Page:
Innovations and profanations
According to Dmitry Rogozin, Russian shipbuilding has “slept away” a number of technological stages including the 3-D modeling. This opinion was opposed by Aleksey Rakhmanov, Deputy Minister of Industry and Trade. He says such technologies are being introduced into domestic shipbuilding but the issue is in their adequate practical application
As PortNews learnt from Valery Pragin, representative of Dassault Systems (Director of Russian and CIS Partners’ Business Development) which provides 3-D modeling solutions, Russia has obtained a unique chance that could be called the “effect of the East Germany”. The German reunification had lead to introduction of the lasted technologies in different industries of the East Germany.
Experts say new solutions are being slowly introduced into the global shipbuilding because of the crisis. Russia can take advantage of this pause and introduce the most advanced technologies at its enterprises and to gain the lead while the West is challenged by the problem of “inherited systems” (when the development is hindered with load of the accumulated software being adjusted to new solutions).
Pragin says introduction of such technologies can considerably decrease the cost of shipbuilding products including the construction of warships. As an example, he told about the USA where introduction of new IT-solutions decreased the production cost of Virginia class submarine by almost 50%.
As it was told by Leksey Lipis, Director General of the Information Technology Center Mőbius, such software make it possible to make a virtual model of a shipyard with the production of required vessels which helps to understand what can/cannot be done. They also allow testing of a lead vessel without building it so that the most efficient solutions could be found in advance. In the sphere of management, such systems help to improve interaction of the multiple suppliers and contractors. All this considerably decreases the term and the cost of construction.
However, if USC is fixed on state defense orders why should it introduce state-of-the-art systems? If it is forced to introduce them, can we be sure it won’t result in new scandals with “unlawful diversion of funds”? There are no innovations without competition. Even if there are innovations, they can easily turn into profanations.
Time for improvement
According to the order of Russian President, the Strategy of USC development till 2030 should be improved by November 1, 2013. As Dmitry Rogozin said at the Marine Board meeting, the draft strategy had been just taken into consideration, but not approved yet. The “roadmap” for acquisition of FESC assets by the consortium of investors is to be discussed now. Besides, a meeting with chief designers will be held, following which the updated strategy will be considered by the USC Presidium and approved by the USC Board of Directors.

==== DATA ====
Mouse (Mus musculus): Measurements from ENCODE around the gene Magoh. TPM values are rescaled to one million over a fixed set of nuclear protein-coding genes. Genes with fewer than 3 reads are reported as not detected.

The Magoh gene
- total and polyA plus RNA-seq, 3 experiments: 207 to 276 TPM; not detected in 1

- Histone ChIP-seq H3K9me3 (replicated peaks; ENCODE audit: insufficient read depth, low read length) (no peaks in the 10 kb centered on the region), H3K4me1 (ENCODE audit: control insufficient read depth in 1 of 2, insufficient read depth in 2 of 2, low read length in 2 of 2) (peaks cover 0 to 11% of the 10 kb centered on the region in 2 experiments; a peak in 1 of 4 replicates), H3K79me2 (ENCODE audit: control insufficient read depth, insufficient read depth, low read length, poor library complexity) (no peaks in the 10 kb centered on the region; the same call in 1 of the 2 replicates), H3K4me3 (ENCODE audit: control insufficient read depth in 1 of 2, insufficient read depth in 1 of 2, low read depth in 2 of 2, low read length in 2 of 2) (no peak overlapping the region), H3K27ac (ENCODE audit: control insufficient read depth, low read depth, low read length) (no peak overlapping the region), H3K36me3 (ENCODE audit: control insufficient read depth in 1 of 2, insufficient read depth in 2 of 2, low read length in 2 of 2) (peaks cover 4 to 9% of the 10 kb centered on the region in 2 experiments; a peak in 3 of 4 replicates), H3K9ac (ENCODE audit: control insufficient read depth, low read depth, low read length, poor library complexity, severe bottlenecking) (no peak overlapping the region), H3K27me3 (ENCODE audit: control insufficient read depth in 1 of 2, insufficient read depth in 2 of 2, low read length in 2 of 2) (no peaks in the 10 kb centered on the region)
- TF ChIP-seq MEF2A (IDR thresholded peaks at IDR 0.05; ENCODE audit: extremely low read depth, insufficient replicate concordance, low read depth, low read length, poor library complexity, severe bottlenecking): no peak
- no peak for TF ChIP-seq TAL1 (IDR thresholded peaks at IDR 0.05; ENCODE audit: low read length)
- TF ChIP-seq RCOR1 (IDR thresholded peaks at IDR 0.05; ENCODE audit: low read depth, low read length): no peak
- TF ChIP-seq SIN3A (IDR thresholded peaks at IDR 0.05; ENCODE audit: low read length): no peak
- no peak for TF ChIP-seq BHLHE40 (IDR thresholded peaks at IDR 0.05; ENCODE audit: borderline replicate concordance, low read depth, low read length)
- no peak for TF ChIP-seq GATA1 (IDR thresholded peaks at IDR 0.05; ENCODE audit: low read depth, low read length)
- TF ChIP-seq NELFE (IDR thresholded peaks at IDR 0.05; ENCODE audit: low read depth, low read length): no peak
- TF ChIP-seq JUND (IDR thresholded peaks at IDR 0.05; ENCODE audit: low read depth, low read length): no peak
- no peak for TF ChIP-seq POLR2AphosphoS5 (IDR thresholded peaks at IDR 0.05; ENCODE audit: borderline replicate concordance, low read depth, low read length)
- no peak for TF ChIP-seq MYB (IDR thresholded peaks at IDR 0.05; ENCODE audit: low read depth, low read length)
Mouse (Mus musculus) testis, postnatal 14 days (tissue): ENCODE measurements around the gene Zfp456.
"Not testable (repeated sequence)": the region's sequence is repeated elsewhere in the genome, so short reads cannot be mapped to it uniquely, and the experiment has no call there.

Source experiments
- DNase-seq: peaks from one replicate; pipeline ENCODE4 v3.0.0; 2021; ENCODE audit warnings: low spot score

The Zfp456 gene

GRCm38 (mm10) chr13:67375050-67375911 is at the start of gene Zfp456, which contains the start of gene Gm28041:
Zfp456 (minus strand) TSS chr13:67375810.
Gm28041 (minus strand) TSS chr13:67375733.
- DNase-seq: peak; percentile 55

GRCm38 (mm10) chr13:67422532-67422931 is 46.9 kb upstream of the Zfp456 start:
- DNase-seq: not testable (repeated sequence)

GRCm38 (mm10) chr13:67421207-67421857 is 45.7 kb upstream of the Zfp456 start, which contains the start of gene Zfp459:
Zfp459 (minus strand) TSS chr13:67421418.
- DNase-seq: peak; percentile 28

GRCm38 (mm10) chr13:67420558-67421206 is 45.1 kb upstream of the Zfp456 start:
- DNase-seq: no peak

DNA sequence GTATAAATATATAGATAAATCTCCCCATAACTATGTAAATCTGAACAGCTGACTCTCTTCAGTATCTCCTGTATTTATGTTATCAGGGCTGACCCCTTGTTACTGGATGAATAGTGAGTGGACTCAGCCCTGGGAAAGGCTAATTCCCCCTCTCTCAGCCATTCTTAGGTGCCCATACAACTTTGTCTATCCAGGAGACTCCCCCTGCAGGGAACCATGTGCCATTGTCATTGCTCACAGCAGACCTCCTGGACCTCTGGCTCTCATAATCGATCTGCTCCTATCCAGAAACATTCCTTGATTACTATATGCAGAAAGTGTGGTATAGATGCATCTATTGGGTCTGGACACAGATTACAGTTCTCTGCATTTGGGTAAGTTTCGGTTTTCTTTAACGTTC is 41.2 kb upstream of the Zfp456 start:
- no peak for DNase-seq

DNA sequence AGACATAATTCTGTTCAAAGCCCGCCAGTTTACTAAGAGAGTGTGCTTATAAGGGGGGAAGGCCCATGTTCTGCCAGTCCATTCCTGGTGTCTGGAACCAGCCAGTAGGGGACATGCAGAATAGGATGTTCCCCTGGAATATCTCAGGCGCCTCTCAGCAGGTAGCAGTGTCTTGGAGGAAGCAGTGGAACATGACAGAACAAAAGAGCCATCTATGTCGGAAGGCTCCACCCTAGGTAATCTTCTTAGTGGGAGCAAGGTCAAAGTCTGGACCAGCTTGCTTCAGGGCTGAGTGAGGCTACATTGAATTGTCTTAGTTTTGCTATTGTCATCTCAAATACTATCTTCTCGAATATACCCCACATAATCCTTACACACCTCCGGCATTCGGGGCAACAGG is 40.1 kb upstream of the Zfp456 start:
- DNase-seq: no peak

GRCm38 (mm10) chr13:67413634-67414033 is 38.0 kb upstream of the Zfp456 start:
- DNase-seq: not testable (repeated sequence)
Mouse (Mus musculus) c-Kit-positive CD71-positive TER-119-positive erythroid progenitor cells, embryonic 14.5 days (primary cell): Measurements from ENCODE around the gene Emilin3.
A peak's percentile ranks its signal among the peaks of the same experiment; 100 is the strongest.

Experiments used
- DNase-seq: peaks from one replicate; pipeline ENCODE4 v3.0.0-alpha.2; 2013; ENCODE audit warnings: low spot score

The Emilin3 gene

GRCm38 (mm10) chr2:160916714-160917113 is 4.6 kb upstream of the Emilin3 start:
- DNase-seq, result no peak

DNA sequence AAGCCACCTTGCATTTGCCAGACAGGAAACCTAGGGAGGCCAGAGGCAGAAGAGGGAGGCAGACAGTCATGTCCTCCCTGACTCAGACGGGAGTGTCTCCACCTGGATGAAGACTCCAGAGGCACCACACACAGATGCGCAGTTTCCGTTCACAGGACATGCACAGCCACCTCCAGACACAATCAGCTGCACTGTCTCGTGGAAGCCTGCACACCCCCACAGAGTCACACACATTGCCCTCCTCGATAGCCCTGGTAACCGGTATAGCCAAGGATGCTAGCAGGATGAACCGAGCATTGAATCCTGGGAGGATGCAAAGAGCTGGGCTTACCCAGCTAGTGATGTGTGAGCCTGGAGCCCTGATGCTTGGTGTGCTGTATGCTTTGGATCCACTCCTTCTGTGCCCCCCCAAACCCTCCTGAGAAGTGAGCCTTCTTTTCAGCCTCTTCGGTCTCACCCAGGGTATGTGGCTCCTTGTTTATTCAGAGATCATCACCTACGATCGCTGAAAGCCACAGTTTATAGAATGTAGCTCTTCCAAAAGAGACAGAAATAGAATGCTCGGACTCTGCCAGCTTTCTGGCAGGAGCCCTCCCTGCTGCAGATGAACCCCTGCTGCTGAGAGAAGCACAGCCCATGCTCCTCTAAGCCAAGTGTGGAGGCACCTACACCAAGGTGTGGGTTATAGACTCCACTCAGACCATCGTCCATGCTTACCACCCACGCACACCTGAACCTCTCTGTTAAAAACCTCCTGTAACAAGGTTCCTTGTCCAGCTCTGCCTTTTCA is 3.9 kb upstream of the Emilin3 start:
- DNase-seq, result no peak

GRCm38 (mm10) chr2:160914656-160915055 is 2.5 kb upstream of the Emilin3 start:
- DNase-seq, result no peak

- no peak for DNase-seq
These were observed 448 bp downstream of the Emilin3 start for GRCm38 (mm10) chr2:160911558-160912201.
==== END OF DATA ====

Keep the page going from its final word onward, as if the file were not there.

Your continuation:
Nevertheless, the government was more consistent in its attitude to the shipbuilding policy before while today we see contradicting messages. USC establishment implied integration of all key shipbuilding assets of the state within the framework of a state corporation, the system which was popular then. But the only result of it was the rescue of several enterprises, like Baltic or Amur shipyards, with the budget money. However, the same could be done without creating USC.
Now, the largest customers decided not to wait in vain but to buy some USC assets and to ensure their own production of required marine facilities. In the result, we return to the situation we tried to escape – the shipyards will be controlled by the companies, including nonstate ones, though shipbuilding is not their profile.
Amid the deficit of budget money and focus on privatization, USC prospects seem to be shady.
So, there are two contradicting trends – the strivings to centralize the industry and to put it under government control, on the one hand, and the transfer of the most promising assets to investors, on the other hand. In this situation, USC will keep only construction of warships, fishing vessels and vessles for inland waterways. The rest is a pipe dream so far. Perhaps, it would be reasonable to divide USC not into divisions but into rival corporations with sufficient state control to prevent discreditable practices of unscrupulous parties?